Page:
Intentionally-bred albinistic strains of some animal species are commonly used as model organisms in biomedical study and experimentation. Examples include the BALB/c mouse and Wistar and Sprague Dawley rat strains, while albino rabbits were historically used for Draize toxicity testing. [9] Albino axolotls, zebrafish, medaka and frogs are other common laboratory animals.

The incidence of albinism can be artificially increased in fish by exposing the eggs to heavy metals.[10]

Types of human albinism

About 1 in 17,000 human beings has some type of albinism, although up to 1 in 70 is a carrier of albinism genes.[11]

There are two main categories of albinism in humans:

  • In oculocutaneous albinism (despite its Latin-derived name meaning "eye-and-skin" albinism), pigment is lacking in the eyes, skin and hair. (The equivalent mutation in non-humans also results in lack of melanin in the fur, scales or feathers.)
  • In ocular albinism, only the eyes lack pigment. People with oculocutaneous albinism can have anywhere from no pigment at all to almost-normal levels. People who have ocular albinism have generally normal skin and hair color, and many even have a normal eye appearance.

While there is only one major type of ocular albinism, there are several varieties of oculocutaneous albinism (and disorders which produce the same or similar results), some of which have subtypes. Some are easily distinguished by appearance, but in most cases, genetic testing is the only way to be certain.

Oculocutaneous albinism family

Girl from Honduras with probable OCA1a.

  • Oculocutaneous albinism type 1 (OCA1) (OMIM 203100) is the type with (usually) the least amount of pigment. People with this type generally have very pale skin, white to yellow hair (depending on subtype, see below) and light blue eyes; however there are cases in which the irises can appear pink or violet, depending on the amount of blue (non-melanin)[How to reference and link to summary or text] pigment present in the irises and the level and direction of light available to the observer. OCA1 is caused by an alteration of the tyrosinase gene, and can occur in two variations. The first is OCA1a, and means that the organism cannot develop pigment at all. The hair is usually white (often translucent) and the skin very pale. Vision usually ranges from 20/200 to 20/400. The second is OCA1b, which has several subtypes itself. Some individuals with OCA1b can tan and also develop pigment in the hair.[3][verification needed] One subtype of OCA1b is called OCA1b TS (temperature sensitive), where the tyrosinase can only function below a certain temperature, which causes the body hair in cooler body regions to develop pigment (i.e. get darker). (An equivalent mutation produces the coat pattern in Siamese cats[How to reference and link to summary or text].) Another variant of OCA1b, called Albinism, yellow mutant type (OMIM: 606952) is more common among the Amish than in other populations, and results in blonde hair and the eventual development of skin pigmentation during infancy, though at birth is difficult to distinguish from other types.[2][12] About 1 in 40,000 people have some form of OCA1.[1][2]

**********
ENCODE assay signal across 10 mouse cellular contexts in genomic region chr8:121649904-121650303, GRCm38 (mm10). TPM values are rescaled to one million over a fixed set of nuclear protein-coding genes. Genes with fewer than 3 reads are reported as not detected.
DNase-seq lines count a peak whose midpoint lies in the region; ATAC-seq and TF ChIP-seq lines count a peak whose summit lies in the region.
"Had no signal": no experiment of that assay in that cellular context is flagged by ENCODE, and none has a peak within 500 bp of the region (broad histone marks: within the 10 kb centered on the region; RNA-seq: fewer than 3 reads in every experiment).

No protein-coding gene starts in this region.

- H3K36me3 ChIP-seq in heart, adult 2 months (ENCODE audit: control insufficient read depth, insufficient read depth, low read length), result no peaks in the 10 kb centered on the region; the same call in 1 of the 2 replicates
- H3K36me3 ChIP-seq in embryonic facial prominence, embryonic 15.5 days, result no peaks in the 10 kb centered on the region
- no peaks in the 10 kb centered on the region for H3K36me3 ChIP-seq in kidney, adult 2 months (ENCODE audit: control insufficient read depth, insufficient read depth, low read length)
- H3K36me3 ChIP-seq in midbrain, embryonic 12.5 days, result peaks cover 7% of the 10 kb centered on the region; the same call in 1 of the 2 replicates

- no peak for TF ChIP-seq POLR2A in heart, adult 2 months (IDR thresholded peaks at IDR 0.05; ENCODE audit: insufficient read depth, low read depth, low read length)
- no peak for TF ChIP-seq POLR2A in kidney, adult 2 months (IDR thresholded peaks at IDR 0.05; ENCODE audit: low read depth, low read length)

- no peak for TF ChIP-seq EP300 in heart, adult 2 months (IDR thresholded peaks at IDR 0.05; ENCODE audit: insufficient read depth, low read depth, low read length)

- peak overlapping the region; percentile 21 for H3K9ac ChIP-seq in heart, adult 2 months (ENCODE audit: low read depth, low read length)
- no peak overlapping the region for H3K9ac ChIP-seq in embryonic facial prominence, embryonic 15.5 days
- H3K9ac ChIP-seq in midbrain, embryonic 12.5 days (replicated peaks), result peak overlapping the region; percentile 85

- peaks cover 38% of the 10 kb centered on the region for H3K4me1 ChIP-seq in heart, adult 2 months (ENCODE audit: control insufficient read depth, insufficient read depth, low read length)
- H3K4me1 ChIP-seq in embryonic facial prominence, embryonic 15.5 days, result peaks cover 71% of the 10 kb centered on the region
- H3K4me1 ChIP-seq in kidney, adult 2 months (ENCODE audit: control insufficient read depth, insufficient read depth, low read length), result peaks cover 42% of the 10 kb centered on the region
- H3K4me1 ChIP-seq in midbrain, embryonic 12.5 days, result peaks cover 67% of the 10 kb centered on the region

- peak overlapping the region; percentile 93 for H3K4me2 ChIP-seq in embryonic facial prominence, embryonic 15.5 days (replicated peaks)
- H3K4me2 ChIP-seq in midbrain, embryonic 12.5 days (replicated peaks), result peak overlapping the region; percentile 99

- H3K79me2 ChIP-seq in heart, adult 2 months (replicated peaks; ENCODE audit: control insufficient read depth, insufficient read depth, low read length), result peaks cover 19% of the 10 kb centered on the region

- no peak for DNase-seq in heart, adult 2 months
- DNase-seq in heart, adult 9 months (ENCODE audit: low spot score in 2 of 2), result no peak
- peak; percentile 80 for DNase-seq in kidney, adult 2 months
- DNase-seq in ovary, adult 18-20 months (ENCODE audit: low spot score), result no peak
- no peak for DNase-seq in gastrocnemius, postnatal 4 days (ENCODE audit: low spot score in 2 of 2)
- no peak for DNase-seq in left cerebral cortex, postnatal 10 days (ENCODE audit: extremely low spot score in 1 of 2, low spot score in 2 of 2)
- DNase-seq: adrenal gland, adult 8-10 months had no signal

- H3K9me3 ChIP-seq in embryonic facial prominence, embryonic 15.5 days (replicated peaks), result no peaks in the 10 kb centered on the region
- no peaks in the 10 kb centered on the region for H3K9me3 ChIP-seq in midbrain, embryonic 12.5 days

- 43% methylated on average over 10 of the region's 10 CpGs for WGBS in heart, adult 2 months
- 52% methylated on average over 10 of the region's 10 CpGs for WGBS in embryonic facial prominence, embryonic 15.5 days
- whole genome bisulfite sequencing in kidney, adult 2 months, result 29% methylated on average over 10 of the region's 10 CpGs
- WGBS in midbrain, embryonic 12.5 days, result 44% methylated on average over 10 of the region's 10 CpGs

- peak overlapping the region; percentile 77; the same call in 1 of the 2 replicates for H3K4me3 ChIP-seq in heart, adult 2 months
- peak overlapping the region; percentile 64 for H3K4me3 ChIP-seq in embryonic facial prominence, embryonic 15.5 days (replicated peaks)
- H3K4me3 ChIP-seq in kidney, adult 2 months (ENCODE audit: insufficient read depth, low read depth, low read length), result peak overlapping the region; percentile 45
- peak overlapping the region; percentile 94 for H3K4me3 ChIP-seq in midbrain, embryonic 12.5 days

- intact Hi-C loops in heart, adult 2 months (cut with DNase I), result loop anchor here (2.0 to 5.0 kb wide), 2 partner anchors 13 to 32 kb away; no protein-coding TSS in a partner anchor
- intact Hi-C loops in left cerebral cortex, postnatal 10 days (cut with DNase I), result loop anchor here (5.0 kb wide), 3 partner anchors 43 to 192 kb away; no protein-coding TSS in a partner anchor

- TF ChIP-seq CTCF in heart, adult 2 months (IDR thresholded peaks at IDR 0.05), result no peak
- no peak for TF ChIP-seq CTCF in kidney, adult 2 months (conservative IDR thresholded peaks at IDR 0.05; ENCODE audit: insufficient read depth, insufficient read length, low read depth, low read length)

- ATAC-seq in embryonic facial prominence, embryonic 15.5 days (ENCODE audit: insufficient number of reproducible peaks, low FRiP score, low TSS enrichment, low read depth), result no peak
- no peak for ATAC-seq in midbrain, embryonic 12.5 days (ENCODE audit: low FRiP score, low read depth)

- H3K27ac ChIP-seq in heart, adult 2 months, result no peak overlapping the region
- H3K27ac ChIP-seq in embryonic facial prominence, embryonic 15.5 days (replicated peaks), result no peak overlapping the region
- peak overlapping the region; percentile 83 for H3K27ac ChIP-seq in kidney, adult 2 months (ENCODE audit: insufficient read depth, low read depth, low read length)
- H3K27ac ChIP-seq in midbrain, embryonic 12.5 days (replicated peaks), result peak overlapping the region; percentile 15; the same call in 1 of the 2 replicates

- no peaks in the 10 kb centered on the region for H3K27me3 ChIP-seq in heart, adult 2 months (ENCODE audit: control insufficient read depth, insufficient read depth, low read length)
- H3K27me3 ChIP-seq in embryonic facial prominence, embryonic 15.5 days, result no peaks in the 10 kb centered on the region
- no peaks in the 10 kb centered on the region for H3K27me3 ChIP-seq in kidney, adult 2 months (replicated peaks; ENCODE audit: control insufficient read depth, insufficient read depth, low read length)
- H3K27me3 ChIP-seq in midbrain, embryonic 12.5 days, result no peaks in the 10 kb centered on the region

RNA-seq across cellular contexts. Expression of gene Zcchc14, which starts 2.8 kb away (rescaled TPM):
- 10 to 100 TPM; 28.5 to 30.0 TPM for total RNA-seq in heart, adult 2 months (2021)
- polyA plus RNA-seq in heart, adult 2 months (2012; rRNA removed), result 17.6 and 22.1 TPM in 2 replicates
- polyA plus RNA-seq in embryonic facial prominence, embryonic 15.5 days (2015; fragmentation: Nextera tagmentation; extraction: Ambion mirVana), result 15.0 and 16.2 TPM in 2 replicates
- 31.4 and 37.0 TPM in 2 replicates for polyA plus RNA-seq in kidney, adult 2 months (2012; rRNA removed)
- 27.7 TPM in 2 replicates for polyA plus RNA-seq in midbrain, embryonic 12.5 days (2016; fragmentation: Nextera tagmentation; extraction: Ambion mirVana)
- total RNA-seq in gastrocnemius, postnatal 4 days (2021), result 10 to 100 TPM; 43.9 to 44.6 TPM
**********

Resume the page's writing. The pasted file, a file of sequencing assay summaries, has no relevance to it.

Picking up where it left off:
• Oculocutaneous albinism type 2 (OCA2) (OMIM: 203200), the most common type of albinism, is caused by mutation of the P gene. People with OCA2 generally have more pigment and better vision than those with OCA1, but cannot tan like some with OCA1b. A little pigment can develop in freckles or moles.[3] People with OCA2 usually have fair skin but not as pale as OCA1, and pale blonde to golden or reddish-blonde hair, and most commonly blue eyes. Affected people of African descent usually have a different phenotype (appearance): yellow hair, pale skin, and blue, gray or hazel eyes. About 1 in 15,000 people have OCA2.[1][2]
  • Oculocutaneous albinism type 3 (OCA3, or rufous albinism) (OMIM: 203290) has only been partially researched and documented. It is caused by mutation of the tyrosinase-related protein-1 (Tyrp1) gene. Cases have been reported in Africa and New Guinea. Affected individuals typically have red hair, reddish-brown skin and blue or gray eyes. Variants may be the recently-identified minimal pigment type albinism (OMIM: 203280) and rufous oculocutaneous albinism (ROCA or xanthism) (OMIM: 278400). The incidence rate of OCA3 is unknown.[1][2]
  • Oculocutaneous albinism type 4 (OCA4) (OMIM: 606574) is very rare outside of Japan, where OCA4 accounts for 24% of albinism cases. OCA4 can only be distinguished from OCA2 through genetic testing, and is caused by mutation of the membrane-associated transporter protein (MATP) gene.[1][2]
  • Hermansky-Pudlak syndrome (HPS) (OMIM: 203300) is not a type of OCA, technically, but has similar features. HPS has a great range of degrees of pigmentation, from OCA1a-like to almost-normal coloring. Vision usually ranges from 20/60 to 20/200. Apart from the hypopigmentation and impaired vision, people with HPS lack dense bodies in their blood platelets which are responsible for releasing clotting factors. For this reason, HPS patients bruise easily and have a hard time stopping bleeding once it begins (bleeding diathesis, similarly to hemophilia). HPS has seven known forms (HPS-1 through HPS-7), each caused by a different autosomal recessive gene mutation. HPS-1 and HPS-4 may also include pulmonary fibrosis, or scarring of lung tissue that prevents the necessary expansion and contraction during breathing. It is believed that this is due to a buildup of fatty ceroid in the lungs. Colitis, or inflammation in the large intestine, is another symptom of most types of HPS, which may cause diarrhea, nausea, and blood in the stool. HPS is rare generally, but affects 1 in 1800 Puerto Ricans, and is typically fatal by middle age.[1][2]